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Percutaneous Radiofrequency Ablation of Colorectal Hepatic Metastases – Initial Experience
An Adjunct Technique to Systemic Chemotherapy for Those with Inoperable Colorectal Hepatic MetastasesWhite T.J.a · Roy-Choudhury S.H.b · Breen D.J.b · Cast J.b · Maraveyas A.c · Smyth E.F.a · Hartley J.E.a · Monson J.R.T.a
aAcademic Surgical Unit, University of Hull, Castle Hill Hospital, Cottingham, and Departments of bRadiology and cOncology, Hull and East Yorkshire Hospitals NHS Trust, Hull, UK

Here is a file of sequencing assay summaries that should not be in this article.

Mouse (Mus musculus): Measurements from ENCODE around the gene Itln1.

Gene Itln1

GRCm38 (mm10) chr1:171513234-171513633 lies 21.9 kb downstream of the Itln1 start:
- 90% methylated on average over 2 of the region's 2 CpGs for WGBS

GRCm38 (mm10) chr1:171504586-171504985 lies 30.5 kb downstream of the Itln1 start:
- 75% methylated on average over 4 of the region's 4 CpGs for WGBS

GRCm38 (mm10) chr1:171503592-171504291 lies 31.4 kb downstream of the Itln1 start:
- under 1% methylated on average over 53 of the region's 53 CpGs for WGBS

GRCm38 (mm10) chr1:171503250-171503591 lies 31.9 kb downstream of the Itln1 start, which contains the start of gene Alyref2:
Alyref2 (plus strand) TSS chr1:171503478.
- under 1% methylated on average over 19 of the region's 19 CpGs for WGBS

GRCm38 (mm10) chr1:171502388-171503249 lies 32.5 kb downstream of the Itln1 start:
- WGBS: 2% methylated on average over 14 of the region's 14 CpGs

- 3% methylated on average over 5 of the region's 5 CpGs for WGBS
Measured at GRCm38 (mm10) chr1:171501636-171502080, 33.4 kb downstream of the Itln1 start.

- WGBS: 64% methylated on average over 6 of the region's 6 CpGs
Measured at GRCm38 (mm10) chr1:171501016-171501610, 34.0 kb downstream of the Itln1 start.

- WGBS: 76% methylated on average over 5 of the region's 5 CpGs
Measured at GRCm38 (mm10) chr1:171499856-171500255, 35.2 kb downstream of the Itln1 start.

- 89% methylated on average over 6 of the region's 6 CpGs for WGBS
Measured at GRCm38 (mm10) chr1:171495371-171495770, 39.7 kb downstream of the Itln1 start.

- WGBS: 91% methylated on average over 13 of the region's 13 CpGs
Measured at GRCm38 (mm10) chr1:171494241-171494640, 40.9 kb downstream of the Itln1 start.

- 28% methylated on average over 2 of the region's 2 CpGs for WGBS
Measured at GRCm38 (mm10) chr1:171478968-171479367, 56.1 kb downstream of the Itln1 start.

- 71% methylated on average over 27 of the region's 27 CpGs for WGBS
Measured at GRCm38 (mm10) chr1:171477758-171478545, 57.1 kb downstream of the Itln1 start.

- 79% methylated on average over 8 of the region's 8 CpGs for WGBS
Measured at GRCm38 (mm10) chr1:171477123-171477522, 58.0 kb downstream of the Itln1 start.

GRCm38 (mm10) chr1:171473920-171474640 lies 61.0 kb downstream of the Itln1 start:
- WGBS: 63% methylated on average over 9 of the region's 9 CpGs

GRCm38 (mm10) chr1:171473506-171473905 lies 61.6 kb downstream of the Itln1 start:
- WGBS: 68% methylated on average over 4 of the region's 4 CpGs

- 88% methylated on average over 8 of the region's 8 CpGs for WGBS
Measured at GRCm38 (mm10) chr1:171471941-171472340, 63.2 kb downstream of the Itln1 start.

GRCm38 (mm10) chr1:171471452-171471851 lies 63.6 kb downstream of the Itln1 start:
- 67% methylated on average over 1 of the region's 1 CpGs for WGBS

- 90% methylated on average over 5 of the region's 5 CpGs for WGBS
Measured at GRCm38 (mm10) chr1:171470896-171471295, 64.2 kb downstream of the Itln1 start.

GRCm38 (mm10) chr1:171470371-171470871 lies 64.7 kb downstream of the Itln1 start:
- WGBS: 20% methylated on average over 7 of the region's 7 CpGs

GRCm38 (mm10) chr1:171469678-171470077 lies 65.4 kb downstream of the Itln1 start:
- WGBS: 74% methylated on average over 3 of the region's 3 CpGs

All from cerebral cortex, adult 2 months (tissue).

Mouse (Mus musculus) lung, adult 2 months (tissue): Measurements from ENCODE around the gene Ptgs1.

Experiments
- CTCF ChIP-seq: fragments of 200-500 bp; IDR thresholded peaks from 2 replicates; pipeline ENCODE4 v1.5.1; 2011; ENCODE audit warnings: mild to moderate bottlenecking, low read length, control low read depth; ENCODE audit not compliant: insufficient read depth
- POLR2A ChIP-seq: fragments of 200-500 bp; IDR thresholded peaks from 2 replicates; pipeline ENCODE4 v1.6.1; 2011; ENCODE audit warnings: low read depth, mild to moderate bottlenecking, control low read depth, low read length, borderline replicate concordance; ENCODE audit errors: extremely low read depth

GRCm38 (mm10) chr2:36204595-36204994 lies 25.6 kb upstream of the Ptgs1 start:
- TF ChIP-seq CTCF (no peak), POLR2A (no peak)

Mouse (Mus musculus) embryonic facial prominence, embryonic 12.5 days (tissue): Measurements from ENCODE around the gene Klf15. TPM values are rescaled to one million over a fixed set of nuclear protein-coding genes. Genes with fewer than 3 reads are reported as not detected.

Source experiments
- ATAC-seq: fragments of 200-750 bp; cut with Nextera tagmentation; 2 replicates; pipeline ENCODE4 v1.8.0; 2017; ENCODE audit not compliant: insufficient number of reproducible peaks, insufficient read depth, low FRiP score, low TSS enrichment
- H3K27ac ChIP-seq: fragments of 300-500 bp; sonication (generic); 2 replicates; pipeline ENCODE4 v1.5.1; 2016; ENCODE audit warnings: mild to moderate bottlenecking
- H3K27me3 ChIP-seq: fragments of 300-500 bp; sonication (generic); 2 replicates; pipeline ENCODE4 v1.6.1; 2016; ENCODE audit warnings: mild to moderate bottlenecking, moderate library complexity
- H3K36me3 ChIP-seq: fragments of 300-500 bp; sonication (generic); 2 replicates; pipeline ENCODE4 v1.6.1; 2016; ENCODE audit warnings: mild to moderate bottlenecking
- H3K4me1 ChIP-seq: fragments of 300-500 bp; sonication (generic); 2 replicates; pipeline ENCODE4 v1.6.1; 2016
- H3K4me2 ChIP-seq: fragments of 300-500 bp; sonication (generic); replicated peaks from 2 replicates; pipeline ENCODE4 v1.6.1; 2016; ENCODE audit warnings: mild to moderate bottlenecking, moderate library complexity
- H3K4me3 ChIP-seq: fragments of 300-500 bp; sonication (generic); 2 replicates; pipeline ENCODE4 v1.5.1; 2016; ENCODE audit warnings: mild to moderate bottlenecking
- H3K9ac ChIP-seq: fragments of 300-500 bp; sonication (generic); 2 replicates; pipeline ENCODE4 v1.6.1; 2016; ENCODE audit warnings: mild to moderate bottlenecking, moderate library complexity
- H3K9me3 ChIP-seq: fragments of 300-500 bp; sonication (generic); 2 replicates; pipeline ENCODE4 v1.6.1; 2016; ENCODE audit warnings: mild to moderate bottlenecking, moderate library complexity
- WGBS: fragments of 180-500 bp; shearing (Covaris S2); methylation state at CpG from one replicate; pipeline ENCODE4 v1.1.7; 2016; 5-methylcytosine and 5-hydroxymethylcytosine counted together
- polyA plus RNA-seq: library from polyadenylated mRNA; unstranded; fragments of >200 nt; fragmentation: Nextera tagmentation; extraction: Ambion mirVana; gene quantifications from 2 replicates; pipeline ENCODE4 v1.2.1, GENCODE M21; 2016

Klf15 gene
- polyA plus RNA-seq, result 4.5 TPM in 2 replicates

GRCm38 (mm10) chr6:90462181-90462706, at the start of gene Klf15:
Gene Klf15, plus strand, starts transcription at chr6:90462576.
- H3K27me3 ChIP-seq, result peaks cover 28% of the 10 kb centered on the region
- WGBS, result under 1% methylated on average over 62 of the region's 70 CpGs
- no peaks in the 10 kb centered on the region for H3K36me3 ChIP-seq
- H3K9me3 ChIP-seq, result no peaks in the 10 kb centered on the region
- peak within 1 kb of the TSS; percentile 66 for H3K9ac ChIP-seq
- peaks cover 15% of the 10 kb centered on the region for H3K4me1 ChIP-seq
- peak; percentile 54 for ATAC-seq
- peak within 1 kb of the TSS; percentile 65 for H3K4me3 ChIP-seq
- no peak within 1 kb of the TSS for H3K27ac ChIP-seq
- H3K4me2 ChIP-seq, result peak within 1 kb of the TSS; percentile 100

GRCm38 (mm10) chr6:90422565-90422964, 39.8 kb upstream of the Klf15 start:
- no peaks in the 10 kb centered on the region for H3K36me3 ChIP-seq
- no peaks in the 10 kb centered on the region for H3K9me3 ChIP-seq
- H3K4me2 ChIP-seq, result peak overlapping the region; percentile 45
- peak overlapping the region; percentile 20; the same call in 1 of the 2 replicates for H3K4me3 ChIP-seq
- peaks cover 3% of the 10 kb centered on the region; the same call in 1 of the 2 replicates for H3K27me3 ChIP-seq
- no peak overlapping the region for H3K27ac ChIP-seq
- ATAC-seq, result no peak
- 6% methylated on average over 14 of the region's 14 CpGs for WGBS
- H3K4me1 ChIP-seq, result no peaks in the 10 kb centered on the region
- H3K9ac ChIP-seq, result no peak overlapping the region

Background and Aim: Most patients with hepatic metastases from colorectal carcinoma are unsuitable for resection. Radiofrequency ablation (RFA) has been applied to such lesions at laparotomy. This study aimed to evaluate the less invasive approach of percutaneous RFA. Method: Patients with unresectable liver metastases identified on cross-sectional imaging were considered for percutaneous RFA either alone or in combination with systemic chemotherapy. Subjects with >6 lesions or lesions of maximum size >70 mm were excluded. Percutaneous RFA was applied under sedation and radiological guidance (CT/US). Treatment effect was determined by follow-up imaging. Actuarial survival was calculated by the Kaplan-Meier analysis. Results: Thirty patients (21 males), median age 74.5 years (range 44–85 years), underwent percutaneous RFA to 56 lesions during 54 treatment sessions. The median size of lesion was 30 mm (range 8–70 mm). Fifteen lesions were treated more than once because of recurrence or incomplete ablation. The median ablation time per lesion was 12 min (range 4.5–36 min). Eleven patients had pre-procedural chemotherapy and 15 patients received chemotherapy after treatment. There was minimal associated morbidity (5.6% of treatments). Median hospital stay per treatment was 1 day (range 1–7). Median actuarial survival from the date of first percutaneous RFA was 22 months (95% CI 12.9–31.1 months). Eleven patients were alive at the time of data collection. Conclusion: Percutaneous RFA is a safe, well-tolerated intervention for unresectable hepatic metastases which can be repeated, if required. The technique may be associated with prolonged survival in this selected group of subjects. Future studies should consider the role of percutaneous RFA either in place of or as an adjunct to palliative chemotherapy.
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